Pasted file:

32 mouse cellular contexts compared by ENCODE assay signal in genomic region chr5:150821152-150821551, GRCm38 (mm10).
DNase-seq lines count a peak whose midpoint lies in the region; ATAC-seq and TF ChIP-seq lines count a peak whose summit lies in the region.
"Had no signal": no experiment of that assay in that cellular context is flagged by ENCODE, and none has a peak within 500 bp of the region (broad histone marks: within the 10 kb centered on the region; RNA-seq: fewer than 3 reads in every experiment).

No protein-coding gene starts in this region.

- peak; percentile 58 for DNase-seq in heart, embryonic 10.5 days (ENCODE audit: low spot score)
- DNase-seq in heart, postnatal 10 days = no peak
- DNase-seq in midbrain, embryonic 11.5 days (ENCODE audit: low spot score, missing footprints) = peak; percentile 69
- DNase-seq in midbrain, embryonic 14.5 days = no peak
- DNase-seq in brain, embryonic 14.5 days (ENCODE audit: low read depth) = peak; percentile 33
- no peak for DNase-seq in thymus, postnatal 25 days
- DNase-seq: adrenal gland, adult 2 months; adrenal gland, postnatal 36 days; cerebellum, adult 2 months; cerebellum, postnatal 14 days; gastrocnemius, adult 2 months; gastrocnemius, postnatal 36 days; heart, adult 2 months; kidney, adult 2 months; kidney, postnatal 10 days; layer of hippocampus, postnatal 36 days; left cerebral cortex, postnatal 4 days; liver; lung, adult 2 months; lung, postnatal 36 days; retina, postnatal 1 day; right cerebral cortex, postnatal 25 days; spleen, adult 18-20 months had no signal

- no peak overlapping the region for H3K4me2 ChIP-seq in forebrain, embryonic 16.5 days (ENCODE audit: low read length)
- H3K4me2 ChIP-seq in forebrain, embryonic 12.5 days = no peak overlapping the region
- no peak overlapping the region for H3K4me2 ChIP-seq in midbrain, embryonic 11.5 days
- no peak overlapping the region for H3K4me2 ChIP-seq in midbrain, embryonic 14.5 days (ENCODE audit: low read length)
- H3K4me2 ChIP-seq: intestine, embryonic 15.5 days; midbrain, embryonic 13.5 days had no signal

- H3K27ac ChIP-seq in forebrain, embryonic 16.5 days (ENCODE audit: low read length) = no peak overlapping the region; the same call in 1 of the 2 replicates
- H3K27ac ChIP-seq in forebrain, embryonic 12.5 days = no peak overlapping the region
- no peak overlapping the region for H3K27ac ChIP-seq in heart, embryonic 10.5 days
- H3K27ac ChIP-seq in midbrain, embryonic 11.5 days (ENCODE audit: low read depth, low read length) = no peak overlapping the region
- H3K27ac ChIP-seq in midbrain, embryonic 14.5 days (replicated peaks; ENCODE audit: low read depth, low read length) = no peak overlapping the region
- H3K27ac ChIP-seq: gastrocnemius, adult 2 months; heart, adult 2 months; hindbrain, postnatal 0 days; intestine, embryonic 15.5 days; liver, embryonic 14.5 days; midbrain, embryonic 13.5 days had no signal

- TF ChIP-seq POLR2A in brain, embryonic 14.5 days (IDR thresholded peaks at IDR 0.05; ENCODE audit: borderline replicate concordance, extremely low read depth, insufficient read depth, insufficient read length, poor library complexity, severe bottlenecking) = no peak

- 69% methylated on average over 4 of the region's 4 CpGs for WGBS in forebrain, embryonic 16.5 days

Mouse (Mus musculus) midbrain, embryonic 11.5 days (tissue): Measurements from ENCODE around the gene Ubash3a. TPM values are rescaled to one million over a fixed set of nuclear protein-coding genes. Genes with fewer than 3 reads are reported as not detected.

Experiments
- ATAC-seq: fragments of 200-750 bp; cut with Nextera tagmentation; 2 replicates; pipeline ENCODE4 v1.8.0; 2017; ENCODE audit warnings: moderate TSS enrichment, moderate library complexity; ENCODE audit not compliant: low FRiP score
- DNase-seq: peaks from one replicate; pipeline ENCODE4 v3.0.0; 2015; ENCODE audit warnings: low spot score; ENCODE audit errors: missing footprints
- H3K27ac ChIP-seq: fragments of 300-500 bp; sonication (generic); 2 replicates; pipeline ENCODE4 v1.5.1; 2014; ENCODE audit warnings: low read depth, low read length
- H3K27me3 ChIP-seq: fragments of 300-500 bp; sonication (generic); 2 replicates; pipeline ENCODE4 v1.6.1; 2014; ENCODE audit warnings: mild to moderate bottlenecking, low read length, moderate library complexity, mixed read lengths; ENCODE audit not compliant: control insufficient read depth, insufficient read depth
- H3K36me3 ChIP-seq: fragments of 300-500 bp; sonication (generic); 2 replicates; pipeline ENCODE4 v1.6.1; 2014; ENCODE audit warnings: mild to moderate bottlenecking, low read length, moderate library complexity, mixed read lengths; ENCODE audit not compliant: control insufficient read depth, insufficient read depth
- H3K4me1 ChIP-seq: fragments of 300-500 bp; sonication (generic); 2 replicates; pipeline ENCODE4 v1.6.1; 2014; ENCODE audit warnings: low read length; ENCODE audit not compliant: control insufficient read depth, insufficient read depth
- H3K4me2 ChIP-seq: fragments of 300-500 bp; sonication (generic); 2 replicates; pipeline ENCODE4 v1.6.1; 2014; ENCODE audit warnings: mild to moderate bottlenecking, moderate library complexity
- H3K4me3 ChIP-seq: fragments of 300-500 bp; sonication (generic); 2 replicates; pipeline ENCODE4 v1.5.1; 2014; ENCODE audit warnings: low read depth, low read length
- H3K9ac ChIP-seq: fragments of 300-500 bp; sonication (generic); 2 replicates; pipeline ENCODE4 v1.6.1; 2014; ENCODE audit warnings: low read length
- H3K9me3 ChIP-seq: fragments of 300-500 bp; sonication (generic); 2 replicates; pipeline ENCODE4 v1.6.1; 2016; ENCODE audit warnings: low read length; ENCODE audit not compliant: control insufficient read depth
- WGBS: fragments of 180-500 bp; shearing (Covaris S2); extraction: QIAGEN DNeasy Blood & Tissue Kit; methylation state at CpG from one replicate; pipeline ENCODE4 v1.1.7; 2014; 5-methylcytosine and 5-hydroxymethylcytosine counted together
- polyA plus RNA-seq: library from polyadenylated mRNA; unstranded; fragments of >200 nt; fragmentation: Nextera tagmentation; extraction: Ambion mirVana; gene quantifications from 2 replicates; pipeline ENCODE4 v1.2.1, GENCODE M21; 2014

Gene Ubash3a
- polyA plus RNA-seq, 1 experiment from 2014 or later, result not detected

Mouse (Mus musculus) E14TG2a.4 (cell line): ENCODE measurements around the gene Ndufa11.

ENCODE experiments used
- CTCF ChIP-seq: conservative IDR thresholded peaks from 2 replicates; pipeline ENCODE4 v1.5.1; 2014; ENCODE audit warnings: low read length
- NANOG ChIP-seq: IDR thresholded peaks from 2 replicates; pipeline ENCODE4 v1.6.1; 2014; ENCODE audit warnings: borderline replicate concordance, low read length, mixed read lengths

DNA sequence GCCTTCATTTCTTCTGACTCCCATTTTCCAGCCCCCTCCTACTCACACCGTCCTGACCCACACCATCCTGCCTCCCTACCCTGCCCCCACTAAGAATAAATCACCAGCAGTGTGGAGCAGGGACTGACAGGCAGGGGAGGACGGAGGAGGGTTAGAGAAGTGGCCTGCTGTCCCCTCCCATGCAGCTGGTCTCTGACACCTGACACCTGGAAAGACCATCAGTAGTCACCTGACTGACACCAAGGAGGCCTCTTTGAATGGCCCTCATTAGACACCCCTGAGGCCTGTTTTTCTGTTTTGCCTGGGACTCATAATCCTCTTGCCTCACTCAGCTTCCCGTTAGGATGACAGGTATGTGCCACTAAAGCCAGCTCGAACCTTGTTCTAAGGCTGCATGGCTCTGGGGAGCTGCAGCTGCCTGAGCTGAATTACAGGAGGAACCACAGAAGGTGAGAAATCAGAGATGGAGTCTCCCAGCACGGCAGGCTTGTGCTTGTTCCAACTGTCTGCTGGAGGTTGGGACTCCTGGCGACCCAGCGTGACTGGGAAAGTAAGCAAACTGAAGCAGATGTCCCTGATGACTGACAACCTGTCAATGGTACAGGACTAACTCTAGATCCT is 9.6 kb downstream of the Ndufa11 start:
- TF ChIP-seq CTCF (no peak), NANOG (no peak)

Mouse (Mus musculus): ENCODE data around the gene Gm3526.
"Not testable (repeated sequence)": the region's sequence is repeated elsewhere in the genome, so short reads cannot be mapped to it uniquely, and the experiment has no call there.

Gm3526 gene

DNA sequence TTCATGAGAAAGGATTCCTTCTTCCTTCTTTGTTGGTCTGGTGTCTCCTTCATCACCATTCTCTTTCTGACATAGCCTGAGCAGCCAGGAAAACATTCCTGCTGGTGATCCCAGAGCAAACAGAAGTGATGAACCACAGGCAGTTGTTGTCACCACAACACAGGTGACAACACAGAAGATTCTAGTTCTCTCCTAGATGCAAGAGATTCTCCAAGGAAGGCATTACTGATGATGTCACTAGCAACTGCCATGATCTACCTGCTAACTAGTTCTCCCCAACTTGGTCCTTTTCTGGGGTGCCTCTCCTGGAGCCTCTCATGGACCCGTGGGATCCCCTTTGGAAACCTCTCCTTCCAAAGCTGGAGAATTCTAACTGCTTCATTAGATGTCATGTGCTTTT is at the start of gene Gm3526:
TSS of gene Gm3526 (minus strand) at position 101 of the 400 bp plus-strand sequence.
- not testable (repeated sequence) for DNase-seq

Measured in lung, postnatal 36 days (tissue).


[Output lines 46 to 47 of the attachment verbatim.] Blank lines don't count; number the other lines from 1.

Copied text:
- TF ChIP-seq CTCF (no peak), NANOG (no peak)

Mouse (Mus musculus): ENCODE data around the gene Gm3526.